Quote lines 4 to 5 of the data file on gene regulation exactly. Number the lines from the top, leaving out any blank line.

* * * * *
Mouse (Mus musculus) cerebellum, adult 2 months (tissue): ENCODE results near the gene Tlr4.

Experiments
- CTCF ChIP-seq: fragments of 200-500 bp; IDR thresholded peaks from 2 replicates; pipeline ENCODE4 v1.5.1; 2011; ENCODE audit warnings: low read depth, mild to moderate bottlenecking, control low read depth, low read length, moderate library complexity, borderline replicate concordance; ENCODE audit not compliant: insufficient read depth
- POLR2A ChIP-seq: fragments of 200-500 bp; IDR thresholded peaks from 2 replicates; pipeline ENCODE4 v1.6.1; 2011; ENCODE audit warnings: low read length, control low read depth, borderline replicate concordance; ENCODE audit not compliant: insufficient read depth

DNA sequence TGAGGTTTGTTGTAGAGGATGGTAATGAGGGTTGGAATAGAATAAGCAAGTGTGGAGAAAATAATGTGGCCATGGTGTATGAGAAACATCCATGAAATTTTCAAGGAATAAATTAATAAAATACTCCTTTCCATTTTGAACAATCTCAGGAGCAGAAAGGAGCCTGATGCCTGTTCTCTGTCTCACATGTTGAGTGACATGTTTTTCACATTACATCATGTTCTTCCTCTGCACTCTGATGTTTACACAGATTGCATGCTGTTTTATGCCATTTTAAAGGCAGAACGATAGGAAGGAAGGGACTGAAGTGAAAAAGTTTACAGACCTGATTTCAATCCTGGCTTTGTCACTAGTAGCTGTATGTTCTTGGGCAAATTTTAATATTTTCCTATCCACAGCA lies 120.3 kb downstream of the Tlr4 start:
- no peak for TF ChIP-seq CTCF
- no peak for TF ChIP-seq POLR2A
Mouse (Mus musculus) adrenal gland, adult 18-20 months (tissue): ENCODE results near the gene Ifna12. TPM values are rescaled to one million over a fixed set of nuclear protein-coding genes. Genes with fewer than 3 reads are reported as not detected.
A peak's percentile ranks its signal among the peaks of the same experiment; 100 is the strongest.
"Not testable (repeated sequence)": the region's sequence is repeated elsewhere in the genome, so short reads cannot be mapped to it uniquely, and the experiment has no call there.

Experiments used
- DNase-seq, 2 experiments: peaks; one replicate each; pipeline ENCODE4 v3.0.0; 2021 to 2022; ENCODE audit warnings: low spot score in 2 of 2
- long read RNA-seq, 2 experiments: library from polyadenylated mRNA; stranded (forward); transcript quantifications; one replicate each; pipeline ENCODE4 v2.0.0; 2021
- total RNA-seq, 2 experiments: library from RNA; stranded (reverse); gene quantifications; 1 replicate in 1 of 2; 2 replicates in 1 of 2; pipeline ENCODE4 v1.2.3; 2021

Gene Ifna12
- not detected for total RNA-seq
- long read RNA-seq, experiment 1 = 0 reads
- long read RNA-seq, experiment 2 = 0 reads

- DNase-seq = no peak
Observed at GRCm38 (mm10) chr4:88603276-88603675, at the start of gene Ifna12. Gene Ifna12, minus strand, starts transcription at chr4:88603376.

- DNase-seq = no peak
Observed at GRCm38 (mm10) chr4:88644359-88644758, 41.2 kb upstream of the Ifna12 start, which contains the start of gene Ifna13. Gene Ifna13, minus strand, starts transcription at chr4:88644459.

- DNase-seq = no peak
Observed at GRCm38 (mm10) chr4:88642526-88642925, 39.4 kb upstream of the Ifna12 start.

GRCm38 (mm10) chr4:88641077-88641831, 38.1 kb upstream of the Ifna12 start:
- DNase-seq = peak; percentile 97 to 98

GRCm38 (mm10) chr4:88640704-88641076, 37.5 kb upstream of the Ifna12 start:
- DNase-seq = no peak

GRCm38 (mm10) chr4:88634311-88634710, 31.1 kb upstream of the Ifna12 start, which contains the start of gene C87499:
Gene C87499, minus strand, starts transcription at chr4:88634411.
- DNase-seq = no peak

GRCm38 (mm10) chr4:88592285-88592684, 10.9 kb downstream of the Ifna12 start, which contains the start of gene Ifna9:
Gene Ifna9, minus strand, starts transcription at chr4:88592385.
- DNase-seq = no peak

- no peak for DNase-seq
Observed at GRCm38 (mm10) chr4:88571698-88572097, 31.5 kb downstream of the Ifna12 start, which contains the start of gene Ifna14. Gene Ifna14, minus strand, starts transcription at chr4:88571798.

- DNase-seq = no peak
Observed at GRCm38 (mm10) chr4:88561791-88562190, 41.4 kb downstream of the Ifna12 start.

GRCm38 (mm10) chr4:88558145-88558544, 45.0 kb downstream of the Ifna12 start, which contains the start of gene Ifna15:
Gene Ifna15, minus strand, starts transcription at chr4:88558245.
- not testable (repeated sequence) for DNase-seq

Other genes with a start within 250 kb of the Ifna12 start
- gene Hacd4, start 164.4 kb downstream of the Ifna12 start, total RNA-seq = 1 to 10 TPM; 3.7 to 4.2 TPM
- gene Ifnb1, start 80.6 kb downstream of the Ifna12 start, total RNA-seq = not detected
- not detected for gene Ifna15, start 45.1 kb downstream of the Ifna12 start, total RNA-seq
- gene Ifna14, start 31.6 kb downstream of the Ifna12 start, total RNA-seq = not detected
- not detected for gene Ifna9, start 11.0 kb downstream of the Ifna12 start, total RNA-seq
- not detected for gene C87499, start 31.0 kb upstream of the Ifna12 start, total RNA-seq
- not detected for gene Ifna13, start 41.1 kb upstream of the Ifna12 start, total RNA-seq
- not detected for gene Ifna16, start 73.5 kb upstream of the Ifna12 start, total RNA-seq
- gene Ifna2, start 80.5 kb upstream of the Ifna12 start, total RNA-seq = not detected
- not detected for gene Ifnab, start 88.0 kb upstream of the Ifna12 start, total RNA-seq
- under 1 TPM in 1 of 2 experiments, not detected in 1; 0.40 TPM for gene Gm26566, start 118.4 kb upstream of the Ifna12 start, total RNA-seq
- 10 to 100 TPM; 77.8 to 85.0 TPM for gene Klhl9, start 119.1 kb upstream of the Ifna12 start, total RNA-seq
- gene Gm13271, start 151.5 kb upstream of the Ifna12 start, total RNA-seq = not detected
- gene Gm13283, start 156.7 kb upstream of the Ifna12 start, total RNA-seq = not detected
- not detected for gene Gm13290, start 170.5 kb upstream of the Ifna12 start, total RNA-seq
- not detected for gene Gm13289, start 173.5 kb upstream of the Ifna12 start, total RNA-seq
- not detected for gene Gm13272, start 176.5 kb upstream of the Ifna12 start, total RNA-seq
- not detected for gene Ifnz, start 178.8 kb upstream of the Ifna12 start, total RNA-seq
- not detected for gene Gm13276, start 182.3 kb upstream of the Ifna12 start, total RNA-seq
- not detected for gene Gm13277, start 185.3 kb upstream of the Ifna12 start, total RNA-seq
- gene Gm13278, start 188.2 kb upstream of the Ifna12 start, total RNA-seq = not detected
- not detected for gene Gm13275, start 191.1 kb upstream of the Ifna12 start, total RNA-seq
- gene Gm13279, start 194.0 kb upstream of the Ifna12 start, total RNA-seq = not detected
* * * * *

- POLR2A ChIP-seq: fragments of 200-500 bp; IDR thresholded peaks from 2 replicates; pipeline ENCODE4 v1.6.1; 2011; ENCODE audit warnings: low read length, control low read depth, borderline replicate concordance; ENCODE audit not compliant: insufficient read depth

DNA sequence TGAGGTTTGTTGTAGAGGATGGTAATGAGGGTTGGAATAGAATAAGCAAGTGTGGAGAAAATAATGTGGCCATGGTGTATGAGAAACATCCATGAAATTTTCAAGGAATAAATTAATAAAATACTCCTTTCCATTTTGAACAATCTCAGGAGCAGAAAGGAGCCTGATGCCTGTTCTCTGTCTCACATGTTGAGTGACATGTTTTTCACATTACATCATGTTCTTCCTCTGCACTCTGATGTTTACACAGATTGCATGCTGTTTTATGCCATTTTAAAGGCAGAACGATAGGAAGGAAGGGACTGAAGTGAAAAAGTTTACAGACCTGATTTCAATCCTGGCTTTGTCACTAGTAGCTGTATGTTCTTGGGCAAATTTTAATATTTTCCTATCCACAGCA lies 120.3 kb downstream of the Tlr4 start: